Australia defends intelligence raids as spat with China escalates

Cornelia Mascio
Settembre 16, 2020

It was the third consecutive year that Chinese investment in Australia dropped since peaking at Aus$15.8 billion in 2016.

Shock figures from the Australian National University said Chinese investment had plunged from Aus$4.8 billion (£2.7 million) to just Aus$2.5 billion (£1.4 billion) a year ago.

The steep fall far outpaced a global decline in China's overseas ventures of 9.8 percent previous year, reflecting the bilateral political tensions.

Australia's Home Affairs Minister Peter Dutton on Sunday defended the government's right to intelligence raids to prevent foreign interference, after China condemned searches on the homes of its journalists working in Australia.

That followed similar comments by state-run Xinhua News Agency, which said late on Friday that the actions taken by Australian authorities were "utterly appalling" and damaged relations between the two countries. Then last week, Australian authorities raised the homes of Chinese journalists, while Australia flew two journalists out of China after they were questioned by the state security ministry.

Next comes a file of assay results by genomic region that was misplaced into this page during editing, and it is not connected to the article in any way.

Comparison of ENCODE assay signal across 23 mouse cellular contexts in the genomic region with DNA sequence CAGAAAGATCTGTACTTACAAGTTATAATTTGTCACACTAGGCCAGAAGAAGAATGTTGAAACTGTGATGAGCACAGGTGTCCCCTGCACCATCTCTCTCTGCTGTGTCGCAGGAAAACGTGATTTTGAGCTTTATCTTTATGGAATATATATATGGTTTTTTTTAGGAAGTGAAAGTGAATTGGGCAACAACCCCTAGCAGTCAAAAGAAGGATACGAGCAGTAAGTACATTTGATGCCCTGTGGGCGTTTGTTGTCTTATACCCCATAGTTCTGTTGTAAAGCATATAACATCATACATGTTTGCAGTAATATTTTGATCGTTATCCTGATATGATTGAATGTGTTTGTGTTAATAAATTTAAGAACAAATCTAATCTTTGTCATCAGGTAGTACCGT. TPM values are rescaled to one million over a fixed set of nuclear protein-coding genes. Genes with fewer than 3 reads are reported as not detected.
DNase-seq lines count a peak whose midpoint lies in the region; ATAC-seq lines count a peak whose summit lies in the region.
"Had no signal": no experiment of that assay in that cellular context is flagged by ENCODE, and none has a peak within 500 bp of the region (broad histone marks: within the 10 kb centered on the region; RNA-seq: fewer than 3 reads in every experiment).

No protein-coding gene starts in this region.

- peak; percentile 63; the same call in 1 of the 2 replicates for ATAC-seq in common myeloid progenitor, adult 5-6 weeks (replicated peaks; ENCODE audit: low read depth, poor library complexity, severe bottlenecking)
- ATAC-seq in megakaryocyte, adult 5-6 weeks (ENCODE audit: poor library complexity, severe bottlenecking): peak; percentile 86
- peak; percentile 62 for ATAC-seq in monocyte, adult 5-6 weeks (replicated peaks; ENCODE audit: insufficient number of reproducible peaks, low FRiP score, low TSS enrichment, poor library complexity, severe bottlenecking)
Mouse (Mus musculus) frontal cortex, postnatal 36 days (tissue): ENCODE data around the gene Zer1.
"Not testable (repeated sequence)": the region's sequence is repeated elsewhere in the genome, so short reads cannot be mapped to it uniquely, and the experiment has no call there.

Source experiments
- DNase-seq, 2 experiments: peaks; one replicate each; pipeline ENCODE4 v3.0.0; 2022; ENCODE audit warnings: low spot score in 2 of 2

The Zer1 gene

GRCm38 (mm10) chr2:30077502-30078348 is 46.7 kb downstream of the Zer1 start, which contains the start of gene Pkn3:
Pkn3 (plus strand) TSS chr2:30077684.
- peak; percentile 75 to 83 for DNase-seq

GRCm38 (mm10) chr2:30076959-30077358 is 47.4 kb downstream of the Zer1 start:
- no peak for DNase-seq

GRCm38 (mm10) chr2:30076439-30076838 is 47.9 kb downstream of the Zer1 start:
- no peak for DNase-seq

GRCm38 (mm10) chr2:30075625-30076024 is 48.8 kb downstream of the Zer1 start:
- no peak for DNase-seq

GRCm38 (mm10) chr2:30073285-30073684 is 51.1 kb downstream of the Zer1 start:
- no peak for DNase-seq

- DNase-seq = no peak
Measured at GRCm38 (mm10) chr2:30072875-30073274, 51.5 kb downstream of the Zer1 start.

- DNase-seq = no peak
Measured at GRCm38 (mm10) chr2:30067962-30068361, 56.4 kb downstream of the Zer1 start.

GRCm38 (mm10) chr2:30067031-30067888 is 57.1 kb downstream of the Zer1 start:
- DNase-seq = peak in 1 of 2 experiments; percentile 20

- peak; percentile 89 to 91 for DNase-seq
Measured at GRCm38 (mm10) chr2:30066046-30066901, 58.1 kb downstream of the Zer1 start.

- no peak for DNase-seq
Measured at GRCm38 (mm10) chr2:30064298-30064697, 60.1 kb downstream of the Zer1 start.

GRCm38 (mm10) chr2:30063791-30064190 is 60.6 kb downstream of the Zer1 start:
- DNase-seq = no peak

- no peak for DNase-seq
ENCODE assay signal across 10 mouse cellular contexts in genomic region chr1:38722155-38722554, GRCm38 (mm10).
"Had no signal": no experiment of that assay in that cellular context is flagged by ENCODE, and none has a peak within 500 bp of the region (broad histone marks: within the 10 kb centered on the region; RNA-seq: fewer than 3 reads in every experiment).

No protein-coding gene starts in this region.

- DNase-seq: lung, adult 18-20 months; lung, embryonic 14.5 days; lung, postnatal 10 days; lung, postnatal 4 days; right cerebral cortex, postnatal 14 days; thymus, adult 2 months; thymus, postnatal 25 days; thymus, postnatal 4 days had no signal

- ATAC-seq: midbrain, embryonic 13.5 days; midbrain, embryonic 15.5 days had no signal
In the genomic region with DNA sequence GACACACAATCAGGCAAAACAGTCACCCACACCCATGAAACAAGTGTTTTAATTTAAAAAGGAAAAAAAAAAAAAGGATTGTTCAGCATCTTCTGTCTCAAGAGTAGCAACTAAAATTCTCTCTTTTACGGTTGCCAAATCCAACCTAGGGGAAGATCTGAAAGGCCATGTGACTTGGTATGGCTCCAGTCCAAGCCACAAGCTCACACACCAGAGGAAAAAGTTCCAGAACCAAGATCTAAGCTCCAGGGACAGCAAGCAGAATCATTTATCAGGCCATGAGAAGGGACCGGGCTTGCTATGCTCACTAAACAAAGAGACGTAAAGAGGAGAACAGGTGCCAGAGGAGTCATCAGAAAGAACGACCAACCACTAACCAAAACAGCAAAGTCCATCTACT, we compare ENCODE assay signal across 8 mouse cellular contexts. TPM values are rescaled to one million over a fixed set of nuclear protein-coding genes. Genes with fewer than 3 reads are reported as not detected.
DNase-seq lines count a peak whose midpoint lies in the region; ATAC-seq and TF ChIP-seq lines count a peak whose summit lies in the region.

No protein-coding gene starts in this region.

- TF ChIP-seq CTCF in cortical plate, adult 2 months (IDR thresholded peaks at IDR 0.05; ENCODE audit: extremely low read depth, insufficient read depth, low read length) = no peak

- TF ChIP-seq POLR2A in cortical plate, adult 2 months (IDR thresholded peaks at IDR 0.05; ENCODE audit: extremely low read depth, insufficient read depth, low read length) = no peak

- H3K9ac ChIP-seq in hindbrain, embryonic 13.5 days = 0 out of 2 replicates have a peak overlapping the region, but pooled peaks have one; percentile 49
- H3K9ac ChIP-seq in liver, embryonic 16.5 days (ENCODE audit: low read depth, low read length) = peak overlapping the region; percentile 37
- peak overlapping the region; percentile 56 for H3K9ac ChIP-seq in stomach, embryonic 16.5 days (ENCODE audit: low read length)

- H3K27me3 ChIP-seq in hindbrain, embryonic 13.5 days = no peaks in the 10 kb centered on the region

Australia's trade minister on Friday responded to the reports, saying that security agencies had acted in accordance with the law.

Relations between Australia and its top trading partner China have been deteriorating gradually over the recent years and have soured further this year after Canberra called for an investigation into the origins of the novel coronavirus, angering Beijing. In 2018, Canberra barred mobile technology maker Huawei Technologies Co Ltd from joining the rollout of the nation's 5G network.

Chinese investment fell sharply in mining, real estate and commercial property, manufacturing and agriculture, while there were modest gains in construction, education and finance, the report found.

China has imposed trade restrictions on products including barley and wine, prompting Australia to tighten national security tests for foreign investment.

Drysdale said it was important for Australia to consider how to reverse the "continuing downward trend" due to the key role of foreign investment in supporting economic growth and trade.

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